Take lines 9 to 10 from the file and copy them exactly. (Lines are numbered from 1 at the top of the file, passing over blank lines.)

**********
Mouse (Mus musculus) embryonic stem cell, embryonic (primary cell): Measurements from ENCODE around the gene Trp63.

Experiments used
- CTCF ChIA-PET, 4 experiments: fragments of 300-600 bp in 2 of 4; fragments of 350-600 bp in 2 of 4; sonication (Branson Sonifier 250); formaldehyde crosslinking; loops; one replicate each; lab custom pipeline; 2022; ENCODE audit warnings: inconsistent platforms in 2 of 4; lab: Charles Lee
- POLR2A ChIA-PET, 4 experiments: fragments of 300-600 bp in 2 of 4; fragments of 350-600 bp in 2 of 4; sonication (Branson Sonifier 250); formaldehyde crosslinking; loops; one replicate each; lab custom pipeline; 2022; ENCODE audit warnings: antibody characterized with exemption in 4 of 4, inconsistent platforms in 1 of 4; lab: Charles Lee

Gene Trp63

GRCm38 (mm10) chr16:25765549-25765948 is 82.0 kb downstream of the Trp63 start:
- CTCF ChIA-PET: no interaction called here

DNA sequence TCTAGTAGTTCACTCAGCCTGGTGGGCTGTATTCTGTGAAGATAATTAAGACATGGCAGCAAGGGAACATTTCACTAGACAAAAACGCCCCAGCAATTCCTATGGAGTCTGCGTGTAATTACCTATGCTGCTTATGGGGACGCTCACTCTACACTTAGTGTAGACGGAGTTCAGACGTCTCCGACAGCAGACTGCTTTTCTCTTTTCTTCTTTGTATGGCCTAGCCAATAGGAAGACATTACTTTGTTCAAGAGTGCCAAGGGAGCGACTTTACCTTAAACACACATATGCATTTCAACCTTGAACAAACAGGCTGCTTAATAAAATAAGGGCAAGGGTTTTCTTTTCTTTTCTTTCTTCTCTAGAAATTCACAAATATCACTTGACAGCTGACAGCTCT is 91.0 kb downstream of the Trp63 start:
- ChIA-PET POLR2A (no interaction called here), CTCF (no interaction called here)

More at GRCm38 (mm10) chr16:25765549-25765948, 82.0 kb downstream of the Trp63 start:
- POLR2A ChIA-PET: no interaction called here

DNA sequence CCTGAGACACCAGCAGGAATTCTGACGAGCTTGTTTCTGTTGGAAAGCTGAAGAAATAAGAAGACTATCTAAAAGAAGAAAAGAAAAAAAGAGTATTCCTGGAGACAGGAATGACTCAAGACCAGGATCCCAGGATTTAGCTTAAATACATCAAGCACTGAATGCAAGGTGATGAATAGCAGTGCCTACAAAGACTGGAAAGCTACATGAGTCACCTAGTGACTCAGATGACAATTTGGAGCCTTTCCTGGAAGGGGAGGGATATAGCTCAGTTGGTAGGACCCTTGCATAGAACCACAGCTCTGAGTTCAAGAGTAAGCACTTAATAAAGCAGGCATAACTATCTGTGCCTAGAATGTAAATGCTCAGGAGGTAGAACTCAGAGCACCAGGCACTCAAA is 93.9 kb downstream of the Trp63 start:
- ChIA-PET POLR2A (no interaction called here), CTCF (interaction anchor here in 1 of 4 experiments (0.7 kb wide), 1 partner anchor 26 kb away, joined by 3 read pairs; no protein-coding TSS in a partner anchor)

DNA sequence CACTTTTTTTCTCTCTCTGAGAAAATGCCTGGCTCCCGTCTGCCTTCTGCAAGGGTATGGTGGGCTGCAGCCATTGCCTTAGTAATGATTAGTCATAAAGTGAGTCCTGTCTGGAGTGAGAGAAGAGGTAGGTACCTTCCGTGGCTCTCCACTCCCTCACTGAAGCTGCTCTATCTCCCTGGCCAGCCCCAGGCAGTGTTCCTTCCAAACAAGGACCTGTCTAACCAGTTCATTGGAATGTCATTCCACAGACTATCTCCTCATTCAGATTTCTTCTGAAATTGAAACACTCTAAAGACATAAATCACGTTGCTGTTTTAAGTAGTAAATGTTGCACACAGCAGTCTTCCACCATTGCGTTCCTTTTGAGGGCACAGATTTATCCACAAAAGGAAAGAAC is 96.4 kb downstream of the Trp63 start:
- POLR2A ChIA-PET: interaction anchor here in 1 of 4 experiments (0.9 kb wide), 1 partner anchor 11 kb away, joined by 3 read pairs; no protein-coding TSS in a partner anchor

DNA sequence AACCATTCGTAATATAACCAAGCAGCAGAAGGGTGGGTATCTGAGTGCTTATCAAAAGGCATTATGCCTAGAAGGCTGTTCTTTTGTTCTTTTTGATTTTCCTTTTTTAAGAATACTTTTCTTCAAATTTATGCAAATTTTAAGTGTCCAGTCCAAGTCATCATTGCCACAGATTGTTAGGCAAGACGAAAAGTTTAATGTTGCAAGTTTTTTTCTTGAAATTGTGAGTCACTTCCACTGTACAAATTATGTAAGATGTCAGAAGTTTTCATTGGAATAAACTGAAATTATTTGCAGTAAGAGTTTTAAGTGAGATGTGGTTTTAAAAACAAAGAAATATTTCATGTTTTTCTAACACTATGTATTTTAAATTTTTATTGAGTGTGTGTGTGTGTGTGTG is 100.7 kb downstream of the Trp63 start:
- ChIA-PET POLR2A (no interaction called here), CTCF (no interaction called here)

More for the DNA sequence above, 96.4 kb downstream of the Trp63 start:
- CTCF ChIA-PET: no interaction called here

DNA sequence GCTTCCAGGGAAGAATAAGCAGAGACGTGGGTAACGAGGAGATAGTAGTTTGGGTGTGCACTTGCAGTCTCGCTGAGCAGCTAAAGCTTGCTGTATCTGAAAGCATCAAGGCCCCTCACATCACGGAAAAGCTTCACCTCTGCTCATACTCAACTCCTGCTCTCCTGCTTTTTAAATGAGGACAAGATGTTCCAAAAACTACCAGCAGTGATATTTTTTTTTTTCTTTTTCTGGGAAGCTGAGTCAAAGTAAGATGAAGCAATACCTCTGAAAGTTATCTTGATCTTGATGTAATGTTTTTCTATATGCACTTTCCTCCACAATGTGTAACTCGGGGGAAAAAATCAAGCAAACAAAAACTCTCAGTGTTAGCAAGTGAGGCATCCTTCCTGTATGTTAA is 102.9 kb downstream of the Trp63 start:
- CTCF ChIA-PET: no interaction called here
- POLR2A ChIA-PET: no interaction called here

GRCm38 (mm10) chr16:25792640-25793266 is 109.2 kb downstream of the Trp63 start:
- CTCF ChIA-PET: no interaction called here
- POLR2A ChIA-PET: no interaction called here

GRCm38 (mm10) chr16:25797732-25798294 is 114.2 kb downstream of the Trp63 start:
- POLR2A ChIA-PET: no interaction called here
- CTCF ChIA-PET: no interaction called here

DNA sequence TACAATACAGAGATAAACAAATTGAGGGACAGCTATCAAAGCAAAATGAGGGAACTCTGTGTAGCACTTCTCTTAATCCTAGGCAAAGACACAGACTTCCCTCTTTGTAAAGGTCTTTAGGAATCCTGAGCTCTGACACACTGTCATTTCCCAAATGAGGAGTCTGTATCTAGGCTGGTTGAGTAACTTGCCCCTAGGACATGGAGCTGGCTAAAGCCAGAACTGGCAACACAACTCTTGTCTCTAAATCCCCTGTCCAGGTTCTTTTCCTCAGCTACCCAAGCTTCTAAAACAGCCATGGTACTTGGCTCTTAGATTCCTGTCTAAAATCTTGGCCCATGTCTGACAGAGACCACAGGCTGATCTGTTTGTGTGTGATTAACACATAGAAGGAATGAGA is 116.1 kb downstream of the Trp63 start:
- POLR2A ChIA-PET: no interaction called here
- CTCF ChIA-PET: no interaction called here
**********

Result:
- ChIA-PET POLR2A (no interaction called here), CTCF (no interaction called here)

More at GRCm38 (mm10) chr16:25765549-25765948, 82.0 kb downstream of the Trp63 start: